In the last 150 years a massive shift occurred in church and family life, completely changing the sociology of the church. This resulted in shifting the discipleship methodology from a biblical model to a secular model patterned after public education and youth culture. This was unprecedented in the history of the church. It was so different that it transformed the nature of church discipleship, the discipleship agenda of the family, and even the entire way the family related to the church. It actually transformed the structure of the family. It was truly a mega-shift. But it happened so slowly that almost nobody noticed. What happened? Discipleship in the church gradually became age segregated, where the duties assigned to the family were handed off to church workers.
Why is the modern church age segregated? Why are the teenagers almost always worshipping and learning separately from the adults? Why are the senior citizens separated from the younger generation? Who thought it was a good idea for thirteen- to sixteen-year-olds to develop their own culture? Why is it that, in most churches today, the whole organizational structure is based on age segregation? The answer is simple: we have set aside the practices of the Word of God for the sake of our traditions.
If we had the Bible alone
If we only had the Bible as our guide, would children be separated from their parents during the meetings of the church? Would we set up children’s church? Is there any biblical explicit evidence for nurseries? Did the apostles ever organize a Sunday school, a youth rally, or any kind of age-segregated gathering? Are there any commands or examples to follow in Scripture for age segregation? Of course, the answer to all of these questions is no. The disciples suffered rebuke from their Master for trying to keep the children away. Let us bring our children back into the meetings of the church in the way that is consistent with both the Old and New Testaments.
The current design for discipleship breaks the church into a fragmented sociology of interests and ages. It creates new sub-cultures. It actually raises a social structure that stands in sharp contrast to Scripture, as the following chapters will illustrate. The real problem, however, is that it matches poorly with the clearly communicated contours of Scripture.
How do we make our way back to a biblical model of discipleship in the church and family? We must return to the beautiful design for the church.
God’s ways are beautiful
Think about how God has ordered His people in the church. He makes them a “family” (Matthew 12:49-50; 1 Corinthians 1:10), “a body” (Ephesians 1:22-23), a “building” (1 Peter 2:5), a “flock” (Acts 20:28), a people for God’s own possession (1 Peter 2:9). He gathers people from every tongue, tribe and nation, as brothers and sisters and fathers and mothers in the faith. He brings them together as “one body” (Romans 12:4-5). They are a spiritual family. He brings them together rather than separating them according to age. This is His beautiful design. It is beautiful in so many ways.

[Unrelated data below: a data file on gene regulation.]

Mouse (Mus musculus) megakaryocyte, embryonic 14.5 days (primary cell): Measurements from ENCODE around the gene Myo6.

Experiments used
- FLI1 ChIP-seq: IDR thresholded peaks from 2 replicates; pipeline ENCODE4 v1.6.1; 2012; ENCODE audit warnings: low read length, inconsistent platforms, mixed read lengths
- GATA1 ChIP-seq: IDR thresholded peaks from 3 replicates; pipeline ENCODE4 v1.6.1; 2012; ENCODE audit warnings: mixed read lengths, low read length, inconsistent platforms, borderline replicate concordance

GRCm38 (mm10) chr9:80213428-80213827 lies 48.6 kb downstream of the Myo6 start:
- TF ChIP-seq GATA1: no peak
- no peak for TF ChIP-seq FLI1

Imagine with me a church without a generation gap. The whole family worships together. Marrieds and singles and old and young and people from whole families and broken families worship together. A little child hears the singing and preaching while in his father’s or mother’s arms. This is a church where the biblical pattern of age-integrated discipleship is practiced.
Imagine a church, like the churches in Ephesus and Colossae, where it is assumed that the oldest to the youngest are involved together in discipleship, worship, celebration, and service (Ephesians 6:1-4; Colossians 3:20).
Imagine a church where fathers and mothers are daily fulfilling their responsibility to teach their children the Word of God in their homes.
Imagine a church where the excesses of youth culture are minimized and teenagers are growing wiser by walking through life with the older members of the church.
Imagine a church where every fatherless boy or girl worships and serves alongside mature spiritual fathers and mothers and sisters and brothers.
Imagine a church where groups of all ages talk together and minister to one another.
Imagine a church where the older teach the younger, the younger appreciate the older, and the older are energized and motivated by the youth.
This is a church where Scripture is sufficient for the discipleship of all ages, where Christ is the focus, where traditions bow to the Word of God, and where the generations walk together—and love doing so. This is the church of the Lord Jesus Christ. Let the church become like a family again.
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